In the wild, opossums don't live very long, with a lifespan of only about 2 years. However, captive possums can live a little bit longer, anywhere between 30 to 34 months of age. The marsupial's lifespan is influenced by several factors, such as diet, habitat, and diseases.
Some call it cute, and others call it a menace: the possum is a fascinating creature that has generated a lot of curiosity. One question that people often ask about possums is: how long do they live?
Let’s uncover more about the lifespan of possums and what factors influence how long these creatures live.
Table of Contents
How long do opossums live?
Opossums are among the most short-lived marsupials, with most species living only around 2 years in the wild.
What they lack in life span, they make up for ubiquity. There are about 120 different species of opossums across America and Australia, making it the most diverse order of marsupials in the Western Hemisphere.
That said, these omnivores are known to live a little bit longer on average.
The North American Virginia opossum (Didelphis virginiana) has a lifespan of up to 4 years in the wild. In captivity, they can live up to 6 and a half years.
Why do possums have such a short life span?
Opossums don’t live very long for three reasons:
- They’re food for larger animals.
- They may endanger themselves in human settlements.
- They’re susceptible to diseases.
In the wild, these wild animals are at the bottom of the food chain. They are scavengers, eating food like fruit, snails, and things they can find in garbage bins.
Some of the predators that find opossums delicious include:
- Great horned owls
- Large dogs
Unlike skunks who release a noxious stench to ward off predators, opossums don’t have any natural defenses against these predators. When they’re attacked, their first instinct is to play dead, which doesn’t exactly help them escape being eaten.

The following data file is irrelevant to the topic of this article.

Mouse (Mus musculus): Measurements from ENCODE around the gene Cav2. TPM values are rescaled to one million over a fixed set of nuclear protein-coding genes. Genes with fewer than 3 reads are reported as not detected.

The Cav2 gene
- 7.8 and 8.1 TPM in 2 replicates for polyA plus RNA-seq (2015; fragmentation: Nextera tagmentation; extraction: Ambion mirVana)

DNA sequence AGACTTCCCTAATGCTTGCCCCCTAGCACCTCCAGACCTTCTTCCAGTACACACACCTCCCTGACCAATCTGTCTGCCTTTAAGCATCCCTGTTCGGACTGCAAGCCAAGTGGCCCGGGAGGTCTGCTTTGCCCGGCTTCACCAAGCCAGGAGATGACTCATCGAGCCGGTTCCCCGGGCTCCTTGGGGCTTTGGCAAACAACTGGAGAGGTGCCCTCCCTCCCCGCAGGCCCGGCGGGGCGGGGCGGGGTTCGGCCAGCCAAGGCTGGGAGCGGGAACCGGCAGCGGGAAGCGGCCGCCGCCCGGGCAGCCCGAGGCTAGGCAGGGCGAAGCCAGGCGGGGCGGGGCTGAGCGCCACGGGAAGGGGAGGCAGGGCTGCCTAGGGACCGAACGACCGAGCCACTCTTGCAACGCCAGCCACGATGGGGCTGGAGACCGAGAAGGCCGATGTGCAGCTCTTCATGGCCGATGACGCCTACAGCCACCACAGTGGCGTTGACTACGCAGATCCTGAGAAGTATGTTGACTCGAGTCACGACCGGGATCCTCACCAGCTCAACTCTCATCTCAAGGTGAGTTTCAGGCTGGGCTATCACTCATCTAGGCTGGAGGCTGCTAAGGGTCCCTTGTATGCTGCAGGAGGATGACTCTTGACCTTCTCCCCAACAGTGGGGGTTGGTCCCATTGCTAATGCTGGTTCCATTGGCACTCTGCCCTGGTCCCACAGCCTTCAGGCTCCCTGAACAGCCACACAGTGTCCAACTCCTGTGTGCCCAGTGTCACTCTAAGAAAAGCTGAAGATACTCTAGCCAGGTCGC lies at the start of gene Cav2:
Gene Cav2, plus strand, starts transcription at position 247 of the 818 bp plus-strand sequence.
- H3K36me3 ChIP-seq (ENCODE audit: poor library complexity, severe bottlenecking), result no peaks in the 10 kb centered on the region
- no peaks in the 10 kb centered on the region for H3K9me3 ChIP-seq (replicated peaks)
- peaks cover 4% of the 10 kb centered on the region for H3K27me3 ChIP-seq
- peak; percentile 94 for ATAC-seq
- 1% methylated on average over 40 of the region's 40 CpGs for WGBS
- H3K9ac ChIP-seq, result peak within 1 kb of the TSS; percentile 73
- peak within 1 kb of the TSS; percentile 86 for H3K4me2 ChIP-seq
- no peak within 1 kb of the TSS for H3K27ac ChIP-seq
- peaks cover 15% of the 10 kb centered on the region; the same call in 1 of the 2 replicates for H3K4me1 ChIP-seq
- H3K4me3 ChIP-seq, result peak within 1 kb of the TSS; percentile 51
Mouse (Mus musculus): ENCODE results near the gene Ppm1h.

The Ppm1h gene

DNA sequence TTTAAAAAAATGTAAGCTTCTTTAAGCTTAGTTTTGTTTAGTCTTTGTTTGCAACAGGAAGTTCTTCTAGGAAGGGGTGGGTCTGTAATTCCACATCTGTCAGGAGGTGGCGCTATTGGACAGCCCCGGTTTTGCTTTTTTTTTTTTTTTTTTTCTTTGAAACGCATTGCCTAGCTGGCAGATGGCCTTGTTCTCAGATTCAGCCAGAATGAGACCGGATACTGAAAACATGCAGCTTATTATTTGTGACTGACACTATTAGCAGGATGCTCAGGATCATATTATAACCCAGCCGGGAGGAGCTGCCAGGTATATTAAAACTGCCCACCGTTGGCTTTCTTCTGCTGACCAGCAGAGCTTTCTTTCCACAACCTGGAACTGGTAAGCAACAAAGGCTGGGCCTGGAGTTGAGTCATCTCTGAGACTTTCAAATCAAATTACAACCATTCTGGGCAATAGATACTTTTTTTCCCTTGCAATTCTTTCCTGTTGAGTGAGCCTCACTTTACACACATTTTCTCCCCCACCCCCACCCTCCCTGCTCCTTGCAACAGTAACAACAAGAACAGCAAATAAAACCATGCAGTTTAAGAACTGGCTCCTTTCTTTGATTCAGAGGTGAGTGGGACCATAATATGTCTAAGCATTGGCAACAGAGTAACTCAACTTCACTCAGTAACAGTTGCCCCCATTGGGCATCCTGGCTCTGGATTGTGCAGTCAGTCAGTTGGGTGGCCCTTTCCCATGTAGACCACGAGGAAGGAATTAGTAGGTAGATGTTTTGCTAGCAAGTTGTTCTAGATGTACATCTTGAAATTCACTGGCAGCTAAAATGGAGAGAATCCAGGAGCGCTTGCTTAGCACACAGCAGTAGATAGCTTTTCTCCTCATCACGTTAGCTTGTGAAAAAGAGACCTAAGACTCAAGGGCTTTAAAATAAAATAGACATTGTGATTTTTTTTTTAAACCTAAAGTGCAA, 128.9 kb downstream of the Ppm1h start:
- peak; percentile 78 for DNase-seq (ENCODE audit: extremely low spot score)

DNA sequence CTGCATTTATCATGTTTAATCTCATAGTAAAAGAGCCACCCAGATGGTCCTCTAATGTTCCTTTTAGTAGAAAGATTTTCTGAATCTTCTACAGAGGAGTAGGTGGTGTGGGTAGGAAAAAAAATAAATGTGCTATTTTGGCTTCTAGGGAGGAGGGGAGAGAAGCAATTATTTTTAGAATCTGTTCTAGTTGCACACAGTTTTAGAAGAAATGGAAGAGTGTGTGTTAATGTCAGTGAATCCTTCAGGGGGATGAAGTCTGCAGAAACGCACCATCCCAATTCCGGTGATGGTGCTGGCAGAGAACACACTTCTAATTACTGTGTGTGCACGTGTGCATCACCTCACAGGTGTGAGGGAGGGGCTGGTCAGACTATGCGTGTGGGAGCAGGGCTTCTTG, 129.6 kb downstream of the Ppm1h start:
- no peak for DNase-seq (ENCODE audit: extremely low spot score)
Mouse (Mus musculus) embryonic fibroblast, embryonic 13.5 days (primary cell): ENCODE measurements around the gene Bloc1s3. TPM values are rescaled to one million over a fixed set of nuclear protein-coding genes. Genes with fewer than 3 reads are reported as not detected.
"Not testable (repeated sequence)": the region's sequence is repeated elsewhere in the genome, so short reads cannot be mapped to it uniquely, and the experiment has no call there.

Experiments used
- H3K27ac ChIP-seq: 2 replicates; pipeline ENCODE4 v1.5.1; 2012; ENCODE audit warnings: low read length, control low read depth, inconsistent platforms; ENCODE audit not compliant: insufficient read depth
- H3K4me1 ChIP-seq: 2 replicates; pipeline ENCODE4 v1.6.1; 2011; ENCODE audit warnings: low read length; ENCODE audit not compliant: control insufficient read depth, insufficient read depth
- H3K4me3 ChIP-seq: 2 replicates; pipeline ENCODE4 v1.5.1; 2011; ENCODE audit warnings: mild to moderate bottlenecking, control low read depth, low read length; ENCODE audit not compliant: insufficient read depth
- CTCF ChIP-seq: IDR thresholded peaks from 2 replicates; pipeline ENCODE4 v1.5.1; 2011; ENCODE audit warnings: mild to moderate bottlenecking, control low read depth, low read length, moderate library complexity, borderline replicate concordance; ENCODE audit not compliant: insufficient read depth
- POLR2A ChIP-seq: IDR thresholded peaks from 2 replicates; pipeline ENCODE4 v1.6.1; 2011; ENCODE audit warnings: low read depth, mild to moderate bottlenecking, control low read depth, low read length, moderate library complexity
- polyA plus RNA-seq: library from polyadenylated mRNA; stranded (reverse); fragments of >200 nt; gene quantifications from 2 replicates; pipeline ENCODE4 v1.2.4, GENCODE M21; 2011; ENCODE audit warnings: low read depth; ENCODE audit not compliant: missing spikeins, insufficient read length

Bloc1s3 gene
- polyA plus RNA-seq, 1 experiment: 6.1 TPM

Humans also commonly kill possums as pests. In addition to animals of the wild, opossums may often find themselves face-to-face with human-made traps and cars. Further, it’s not uncommon for opossums to wander off into roads and highways, only to end up as roadkill.
Lastly, opossums are also vulnerable to a host of illnesses. If left untreated, they can die early as a result of these diseases.
This is further supported in clinical studies, where researchers have cited that juvenile opossums are highly prone to infectious diseases. This makes it much less likely that they will reach maturity.
Some of the illnesses that are commonly found in opossums include:
- relapsing fever
- spotted fever
What is the longest an opossum can live?
Opossums in captivity can live up to 4 years. This is because they’re provided with proper care, have a healthy diet, and are in a controlled and risk-free environment.
In the wild, however, opossums are more at risk of starvation, harsher outside conditions, predators, and parasites. This cuts their life span to about half compared to a captive opossum – at about 2 years.
In addition, opossums in the wild have a cyclical breeding season. This means that females are only receptive to mating for a brief window of time each year, usually by the end of winter.
Once mating season is over, the jack (male opossum) leaves the territory and never returns.
This departure from familiar territory can increase the risk of death for the males, especially since they’re larger and easier to spot. On the other hand, the female opossum stays in her natural habitat and is tasked to protect her young.
How can you tell how old an opossum is?
It’s easier to determine the age of a baby opossum than an adult opossum.
Like a kangaroo to their joeys, opossums have a pouch where they hide their young. If they’re still in their mother’s pouch or carrion, it’s safe to say they’re less than 2 months old. Newly-born opossums also have closed eyes until the 55 to 70 days mark.
Between 2 to 4 months old, the babies will move to their mother’s back until they become fully independent. At about 4 to 5 months, the opossums begin to leave their mother. These young opossums are still not fully mature. But if you see juvenile opossums on their own and capable of “playing possum” (or acting like dead animals), it’s a good indication they’re at least 4 months old.
Male opossums reach sexual maturity at 8 months, while females reach sexual maturity at 6 months. Their size indicates their maturity, with older opossums weighing between six to nine pounds.
Beyond these years, it can be difficult to tell how old an opossum is without professional assistance.